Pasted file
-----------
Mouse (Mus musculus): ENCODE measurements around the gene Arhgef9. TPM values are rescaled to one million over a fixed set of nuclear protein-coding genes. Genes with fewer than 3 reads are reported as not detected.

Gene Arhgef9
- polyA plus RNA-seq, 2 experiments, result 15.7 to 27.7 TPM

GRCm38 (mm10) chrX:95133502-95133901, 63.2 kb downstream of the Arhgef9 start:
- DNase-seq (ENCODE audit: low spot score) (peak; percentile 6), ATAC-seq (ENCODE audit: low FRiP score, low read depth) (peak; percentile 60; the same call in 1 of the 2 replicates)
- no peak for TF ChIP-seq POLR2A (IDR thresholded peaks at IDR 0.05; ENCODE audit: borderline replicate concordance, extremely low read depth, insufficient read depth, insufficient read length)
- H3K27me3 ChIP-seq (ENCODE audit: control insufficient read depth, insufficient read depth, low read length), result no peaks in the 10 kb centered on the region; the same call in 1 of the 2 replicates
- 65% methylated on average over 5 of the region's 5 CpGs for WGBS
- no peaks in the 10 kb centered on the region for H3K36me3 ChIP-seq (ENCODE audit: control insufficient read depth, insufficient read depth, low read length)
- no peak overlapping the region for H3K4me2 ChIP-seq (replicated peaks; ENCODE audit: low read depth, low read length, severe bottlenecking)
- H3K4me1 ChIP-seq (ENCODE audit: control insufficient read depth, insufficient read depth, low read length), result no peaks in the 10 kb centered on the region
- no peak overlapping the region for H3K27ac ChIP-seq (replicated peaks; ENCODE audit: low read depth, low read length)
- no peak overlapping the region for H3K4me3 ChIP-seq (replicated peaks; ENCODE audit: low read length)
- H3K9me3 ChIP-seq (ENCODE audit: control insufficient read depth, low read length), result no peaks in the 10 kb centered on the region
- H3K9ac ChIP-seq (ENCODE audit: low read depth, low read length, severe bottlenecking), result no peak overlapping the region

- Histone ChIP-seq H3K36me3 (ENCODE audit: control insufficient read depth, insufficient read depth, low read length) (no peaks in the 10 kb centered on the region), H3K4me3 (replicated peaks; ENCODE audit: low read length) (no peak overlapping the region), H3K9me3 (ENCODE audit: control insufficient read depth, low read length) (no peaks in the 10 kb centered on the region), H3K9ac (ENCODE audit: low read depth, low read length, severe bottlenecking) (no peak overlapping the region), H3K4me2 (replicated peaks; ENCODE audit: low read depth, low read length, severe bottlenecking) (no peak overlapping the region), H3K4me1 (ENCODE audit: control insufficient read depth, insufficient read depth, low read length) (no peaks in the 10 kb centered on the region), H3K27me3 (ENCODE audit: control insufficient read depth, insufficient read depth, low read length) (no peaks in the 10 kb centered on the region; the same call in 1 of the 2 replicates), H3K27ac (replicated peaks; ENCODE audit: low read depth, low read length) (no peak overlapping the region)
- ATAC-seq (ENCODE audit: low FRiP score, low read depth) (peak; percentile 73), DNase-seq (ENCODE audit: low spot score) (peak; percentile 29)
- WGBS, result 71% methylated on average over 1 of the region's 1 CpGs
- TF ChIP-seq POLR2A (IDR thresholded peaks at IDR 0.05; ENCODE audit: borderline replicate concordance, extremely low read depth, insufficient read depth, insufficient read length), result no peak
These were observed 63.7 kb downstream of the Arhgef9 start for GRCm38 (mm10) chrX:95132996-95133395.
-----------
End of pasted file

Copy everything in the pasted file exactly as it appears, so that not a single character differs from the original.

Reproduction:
Mouse (Mus musculus): ENCODE measurements around the gene Arhgef9. TPM values are rescaled to one million over a fixed set of nuclear protein-coding genes. Genes with fewer than 3 reads are reported as not detected.

Gene Arhgef9
- polyA plus RNA-seq, 2 experiments, result 15.7 to 27.7 TPM

GRCm38 (mm10) chrX:95133502-95133901, 63.2 kb downstream of the Arhgef9 start:
- DNase-seq (ENCODE audit: low spot score) (peak; percentile 6), ATAC-seq (ENCODE audit: low FRiP score, low read depth) (peak; percentile 60; the same call in 1 of the 2 replicates)
- no peak for TF ChIP-seq POLR2A (IDR thresholded peaks at IDR 0.05; ENCODE audit: borderline replicate concordance, extremely low read depth, insufficient read depth, insufficient read length)
- H3K27me3 ChIP-seq (ENCODE audit: control insufficient read depth, insufficient read depth, low read length), result no peaks in the 10 kb centered on the region; the same call in 1 of the 2 replicates
- 65% methylated on average over 5 of the region's 5 CpGs for WGBS
- no peaks in the 10 kb centered on the region for H3K36me3 ChIP-seq (ENCODE audit: control insufficient read depth, insufficient read depth, low read length)
- no peak overlapping the region for H3K4me2 ChIP-seq (replicated peaks; ENCODE audit: low read depth, low read length, severe bottlenecking)
- H3K4me1 ChIP-seq (ENCODE audit: control insufficient read depth, insufficient read depth, low read length), result no peaks in the 10 kb centered on the region
- no peak overlapping the region for H3K27ac ChIP-seq (replicated peaks; ENCODE audit: low read depth, low read length)
- no peak overlapping the region for H3K4me3 ChIP-seq (replicated peaks; ENCODE audit: low read length)
- H3K9me3 ChIP-seq (ENCODE audit: control insufficient read depth, low read length), result no peaks in the 10 kb centered on the region
- H3K9ac ChIP-seq (ENCODE audit: low read depth, low read length, severe bottlenecking), result no peak overlapping the region

- Histone ChIP-seq H3K36me3 (ENCODE audit: control insufficient read depth, insufficient read depth, low read length) (no peaks in the 10 kb centered on the region), H3K4me3 (replicated peaks; ENCODE audit: low read length) (no peak overlapping the region), H3K9me3 (ENCODE audit: control insufficient read depth, low read length) (no peaks in the 10 kb centered on the region), H3K9ac (ENCODE audit: low read depth, low read length, severe bottlenecking) (no peak overlapping the region), H3K4me2 (replicated peaks; ENCODE audit: low read depth, low read length, severe bottlenecking) (no peak overlapping the region), H3K4me1 (ENCODE audit: control insufficient read depth, insufficient read depth, low read length) (no peaks in the 10 kb centered on the region), H3K27me3 (ENCODE audit: control insufficient read depth, insufficient read depth, low read length) (no peaks in the 10 kb centered on the region; the same call in 1 of the 2 replicates), H3K27ac (replicated peaks; ENCODE audit: low read depth, low read length) (no peak overlapping the region)
- ATAC-seq (ENCODE audit: low FRiP score, low read depth) (peak; percentile 73), DNase-seq (ENCODE audit: low spot score) (peak; percentile 29)
- WGBS, result 71% methylated on average over 1 of the region's 1 CpGs
- TF ChIP-seq POLR2A (IDR thresholded peaks at IDR 0.05; ENCODE audit: borderline replicate concordance, extremely low read depth, insufficient read depth, insufficient read length), result no peak
These were observed 63.7 kb downstream of the Arhgef9 start for GRCm38 (mm10) chrX:95132996-95133395.